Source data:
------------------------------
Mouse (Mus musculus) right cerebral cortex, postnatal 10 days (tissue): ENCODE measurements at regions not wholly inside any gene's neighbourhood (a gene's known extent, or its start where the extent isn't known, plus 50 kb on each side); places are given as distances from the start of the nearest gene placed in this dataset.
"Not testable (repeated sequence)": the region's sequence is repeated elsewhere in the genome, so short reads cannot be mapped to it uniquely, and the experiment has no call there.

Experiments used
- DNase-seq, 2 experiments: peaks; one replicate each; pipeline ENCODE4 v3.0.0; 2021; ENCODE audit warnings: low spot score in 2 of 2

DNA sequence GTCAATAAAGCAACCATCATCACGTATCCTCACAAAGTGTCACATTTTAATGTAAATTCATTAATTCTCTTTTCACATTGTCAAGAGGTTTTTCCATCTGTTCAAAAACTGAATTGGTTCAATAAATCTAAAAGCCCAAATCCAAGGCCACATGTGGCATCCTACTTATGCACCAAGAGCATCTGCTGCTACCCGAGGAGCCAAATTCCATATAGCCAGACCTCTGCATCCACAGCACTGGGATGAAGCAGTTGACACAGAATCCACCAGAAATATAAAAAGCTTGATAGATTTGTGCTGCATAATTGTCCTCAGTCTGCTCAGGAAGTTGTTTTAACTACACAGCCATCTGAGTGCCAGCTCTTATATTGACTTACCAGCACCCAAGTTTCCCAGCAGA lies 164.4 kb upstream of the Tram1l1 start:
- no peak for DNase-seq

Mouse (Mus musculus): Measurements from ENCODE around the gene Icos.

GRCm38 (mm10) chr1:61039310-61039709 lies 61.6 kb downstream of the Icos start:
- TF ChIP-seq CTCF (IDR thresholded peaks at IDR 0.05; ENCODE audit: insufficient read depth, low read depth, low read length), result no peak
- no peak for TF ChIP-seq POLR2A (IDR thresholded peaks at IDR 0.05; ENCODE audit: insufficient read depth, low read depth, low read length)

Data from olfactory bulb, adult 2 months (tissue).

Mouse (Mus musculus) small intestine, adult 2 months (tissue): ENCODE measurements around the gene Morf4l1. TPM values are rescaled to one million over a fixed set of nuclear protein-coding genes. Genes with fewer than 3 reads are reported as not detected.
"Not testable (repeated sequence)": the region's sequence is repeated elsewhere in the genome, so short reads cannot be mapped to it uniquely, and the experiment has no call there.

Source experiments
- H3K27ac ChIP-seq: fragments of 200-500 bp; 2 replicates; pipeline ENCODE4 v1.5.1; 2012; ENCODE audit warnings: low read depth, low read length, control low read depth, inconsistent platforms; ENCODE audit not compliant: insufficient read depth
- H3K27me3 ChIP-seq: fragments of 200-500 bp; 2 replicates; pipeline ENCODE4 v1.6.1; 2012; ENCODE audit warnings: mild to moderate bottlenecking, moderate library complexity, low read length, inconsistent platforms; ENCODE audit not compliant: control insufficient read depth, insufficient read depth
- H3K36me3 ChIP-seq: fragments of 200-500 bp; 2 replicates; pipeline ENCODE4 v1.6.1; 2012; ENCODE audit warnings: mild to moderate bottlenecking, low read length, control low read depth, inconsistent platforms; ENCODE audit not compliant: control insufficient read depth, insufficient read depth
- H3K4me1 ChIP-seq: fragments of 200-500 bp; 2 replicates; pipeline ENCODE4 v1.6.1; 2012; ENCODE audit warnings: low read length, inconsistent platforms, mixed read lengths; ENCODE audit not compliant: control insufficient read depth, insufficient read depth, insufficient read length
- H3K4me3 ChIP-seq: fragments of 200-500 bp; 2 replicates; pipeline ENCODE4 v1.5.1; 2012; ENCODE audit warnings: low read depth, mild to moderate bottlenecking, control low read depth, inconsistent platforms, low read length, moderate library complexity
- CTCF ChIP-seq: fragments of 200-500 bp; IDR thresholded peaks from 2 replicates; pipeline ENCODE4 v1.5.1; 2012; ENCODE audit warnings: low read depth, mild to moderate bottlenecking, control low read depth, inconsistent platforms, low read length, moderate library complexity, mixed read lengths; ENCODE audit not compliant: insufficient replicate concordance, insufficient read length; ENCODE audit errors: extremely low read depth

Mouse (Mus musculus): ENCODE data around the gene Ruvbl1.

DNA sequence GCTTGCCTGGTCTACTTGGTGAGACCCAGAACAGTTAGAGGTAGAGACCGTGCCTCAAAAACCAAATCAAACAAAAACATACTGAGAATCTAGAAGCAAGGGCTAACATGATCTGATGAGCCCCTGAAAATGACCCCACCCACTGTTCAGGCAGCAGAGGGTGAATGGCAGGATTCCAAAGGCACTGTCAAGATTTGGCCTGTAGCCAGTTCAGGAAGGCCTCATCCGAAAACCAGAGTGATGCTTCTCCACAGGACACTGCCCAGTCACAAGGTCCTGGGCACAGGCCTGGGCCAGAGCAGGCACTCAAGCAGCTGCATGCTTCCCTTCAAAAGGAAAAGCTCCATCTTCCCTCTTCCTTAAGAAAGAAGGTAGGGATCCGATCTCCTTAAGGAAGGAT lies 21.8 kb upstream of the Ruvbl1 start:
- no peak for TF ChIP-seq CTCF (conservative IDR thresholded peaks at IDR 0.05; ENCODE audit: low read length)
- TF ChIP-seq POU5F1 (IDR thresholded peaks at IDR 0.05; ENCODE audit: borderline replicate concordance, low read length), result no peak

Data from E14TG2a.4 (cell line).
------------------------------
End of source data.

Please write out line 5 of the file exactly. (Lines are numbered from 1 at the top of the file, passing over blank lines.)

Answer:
DNA sequence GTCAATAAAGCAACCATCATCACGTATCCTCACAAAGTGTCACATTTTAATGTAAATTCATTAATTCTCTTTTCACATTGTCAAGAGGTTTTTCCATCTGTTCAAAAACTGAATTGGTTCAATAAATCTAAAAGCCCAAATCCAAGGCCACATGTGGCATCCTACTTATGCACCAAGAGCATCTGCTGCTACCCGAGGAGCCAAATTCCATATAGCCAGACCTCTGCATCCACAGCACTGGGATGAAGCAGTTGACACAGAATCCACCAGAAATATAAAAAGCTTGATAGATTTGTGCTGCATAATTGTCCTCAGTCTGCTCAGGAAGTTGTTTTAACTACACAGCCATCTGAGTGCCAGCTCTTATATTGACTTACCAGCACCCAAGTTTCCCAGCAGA lies 164.4 kb upstream of the Tram1l1 start: